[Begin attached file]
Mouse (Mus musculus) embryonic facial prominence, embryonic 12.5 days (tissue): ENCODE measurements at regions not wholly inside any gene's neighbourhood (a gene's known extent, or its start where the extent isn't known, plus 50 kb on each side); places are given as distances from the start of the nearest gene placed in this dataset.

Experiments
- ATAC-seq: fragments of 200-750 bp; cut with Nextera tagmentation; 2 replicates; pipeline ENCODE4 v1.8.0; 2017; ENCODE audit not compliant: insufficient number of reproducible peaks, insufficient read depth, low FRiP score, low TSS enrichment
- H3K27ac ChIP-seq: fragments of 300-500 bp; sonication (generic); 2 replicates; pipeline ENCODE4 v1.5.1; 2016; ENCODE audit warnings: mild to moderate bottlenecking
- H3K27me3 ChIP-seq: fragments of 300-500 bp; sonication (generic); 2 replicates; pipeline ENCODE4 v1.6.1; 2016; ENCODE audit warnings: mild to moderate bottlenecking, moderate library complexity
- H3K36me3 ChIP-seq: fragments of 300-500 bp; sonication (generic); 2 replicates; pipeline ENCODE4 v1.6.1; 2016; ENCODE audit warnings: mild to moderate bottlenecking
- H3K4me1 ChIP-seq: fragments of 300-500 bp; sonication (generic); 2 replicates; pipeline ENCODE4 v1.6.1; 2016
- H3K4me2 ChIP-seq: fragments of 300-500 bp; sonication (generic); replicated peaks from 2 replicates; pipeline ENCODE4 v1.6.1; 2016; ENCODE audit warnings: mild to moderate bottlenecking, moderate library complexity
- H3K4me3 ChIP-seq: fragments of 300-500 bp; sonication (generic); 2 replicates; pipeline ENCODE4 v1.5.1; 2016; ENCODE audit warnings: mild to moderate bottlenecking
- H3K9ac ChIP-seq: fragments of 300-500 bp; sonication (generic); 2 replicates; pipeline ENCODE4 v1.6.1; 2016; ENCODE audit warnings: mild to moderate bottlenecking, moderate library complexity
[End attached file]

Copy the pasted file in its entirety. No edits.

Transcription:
Mouse (Mus musculus) embryonic facial prominence, embryonic 12.5 days (tissue): ENCODE measurements at regions not wholly inside any gene's neighbourhood (a gene's known extent, or its start where the extent isn't known, plus 50 kb on each side); places are given as distances from the start of the nearest gene placed in this dataset.

Experiments
- ATAC-seq: fragments of 200-750 bp; cut with Nextera tagmentation; 2 replicates; pipeline ENCODE4 v1.8.0; 2017; ENCODE audit not compliant: insufficient number of reproducible peaks, insufficient read depth, low FRiP score, low TSS enrichment
- H3K27ac ChIP-seq: fragments of 300-500 bp; sonication (generic); 2 replicates; pipeline ENCODE4 v1.5.1; 2016; ENCODE audit warnings: mild to moderate bottlenecking
- H3K27me3 ChIP-seq: fragments of 300-500 bp; sonication (generic); 2 replicates; pipeline ENCODE4 v1.6.1; 2016; ENCODE audit warnings: mild to moderate bottlenecking, moderate library complexity
- H3K36me3 ChIP-seq: fragments of 300-500 bp; sonication (generic); 2 replicates; pipeline ENCODE4 v1.6.1; 2016; ENCODE audit warnings: mild to moderate bottlenecking
- H3K4me1 ChIP-seq: fragments of 300-500 bp; sonication (generic); 2 replicates; pipeline ENCODE4 v1.6.1; 2016
- H3K4me2 ChIP-seq: fragments of 300-500 bp; sonication (generic); replicated peaks from 2 replicates; pipeline ENCODE4 v1.6.1; 2016; ENCODE audit warnings: mild to moderate bottlenecking, moderate library complexity
- H3K4me3 ChIP-seq: fragments of 300-500 bp; sonication (generic); 2 replicates; pipeline ENCODE4 v1.5.1; 2016; ENCODE audit warnings: mild to moderate bottlenecking
- H3K9ac ChIP-seq: fragments of 300-500 bp; sonication (generic); 2 replicates; pipeline ENCODE4 v1.6.1; 2016; ENCODE audit warnings: mild to moderate bottlenecking, moderate library complexity